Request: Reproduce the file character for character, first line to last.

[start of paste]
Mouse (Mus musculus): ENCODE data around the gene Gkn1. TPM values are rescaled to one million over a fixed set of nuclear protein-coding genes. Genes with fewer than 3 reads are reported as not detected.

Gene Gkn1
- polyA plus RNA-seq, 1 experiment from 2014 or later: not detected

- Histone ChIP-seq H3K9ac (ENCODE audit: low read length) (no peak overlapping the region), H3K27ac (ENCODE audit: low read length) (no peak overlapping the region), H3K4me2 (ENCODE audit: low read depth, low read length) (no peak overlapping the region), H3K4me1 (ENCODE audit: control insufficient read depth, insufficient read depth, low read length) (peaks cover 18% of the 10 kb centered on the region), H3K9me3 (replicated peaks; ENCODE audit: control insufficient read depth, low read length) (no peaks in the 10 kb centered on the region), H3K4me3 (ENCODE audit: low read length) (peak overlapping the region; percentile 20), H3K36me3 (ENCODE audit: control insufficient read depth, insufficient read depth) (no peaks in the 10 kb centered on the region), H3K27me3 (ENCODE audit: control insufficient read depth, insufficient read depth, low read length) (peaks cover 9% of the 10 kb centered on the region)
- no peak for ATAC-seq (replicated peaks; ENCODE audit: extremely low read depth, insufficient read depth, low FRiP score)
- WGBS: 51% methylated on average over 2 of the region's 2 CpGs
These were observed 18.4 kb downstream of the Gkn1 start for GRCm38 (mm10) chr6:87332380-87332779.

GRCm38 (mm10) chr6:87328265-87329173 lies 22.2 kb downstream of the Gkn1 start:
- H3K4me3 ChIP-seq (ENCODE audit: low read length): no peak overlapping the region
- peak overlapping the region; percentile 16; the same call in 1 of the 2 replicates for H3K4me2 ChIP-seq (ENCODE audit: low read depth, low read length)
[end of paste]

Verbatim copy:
Mouse (Mus musculus): ENCODE data around the gene Gkn1. TPM values are rescaled to one million over a fixed set of nuclear protein-coding genes. Genes with fewer than 3 reads are reported as not detected.

Gene Gkn1
- polyA plus RNA-seq, 1 experiment from 2014 or later: not detected

- Histone ChIP-seq H3K9ac (ENCODE audit: low read length) (no peak overlapping the region), H3K27ac (ENCODE audit: low read length) (no peak overlapping the region), H3K4me2 (ENCODE audit: low read depth, low read length) (no peak overlapping the region), H3K4me1 (ENCODE audit: control insufficient read depth, insufficient read depth, low read length) (peaks cover 18% of the 10 kb centered on the region), H3K9me3 (replicated peaks; ENCODE audit: control insufficient read depth, low read length) (no peaks in the 10 kb centered on the region), H3K4me3 (ENCODE audit: low read length) (peak overlapping the region; percentile 20), H3K36me3 (ENCODE audit: control insufficient read depth, insufficient read depth) (no peaks in the 10 kb centered on the region), H3K27me3 (ENCODE audit: control insufficient read depth, insufficient read depth, low read length) (peaks cover 9% of the 10 kb centered on the region)
- no peak for ATAC-seq (replicated peaks; ENCODE audit: extremely low read depth, insufficient read depth, low FRiP score)
- WGBS: 51% methylated on average over 2 of the region's 2 CpGs
These were observed 18.4 kb downstream of the Gkn1 start for GRCm38 (mm10) chr6:87332380-87332779.

GRCm38 (mm10) chr6:87328265-87329173 lies 22.2 kb downstream of the Gkn1 start:
- H3K4me3 ChIP-seq (ENCODE audit: low read length): no peak overlapping the region
- peak overlapping the region; percentile 16; the same call in 1 of the 2 replicates for H3K4me2 ChIP-seq (ENCODE audit: low read depth, low read length)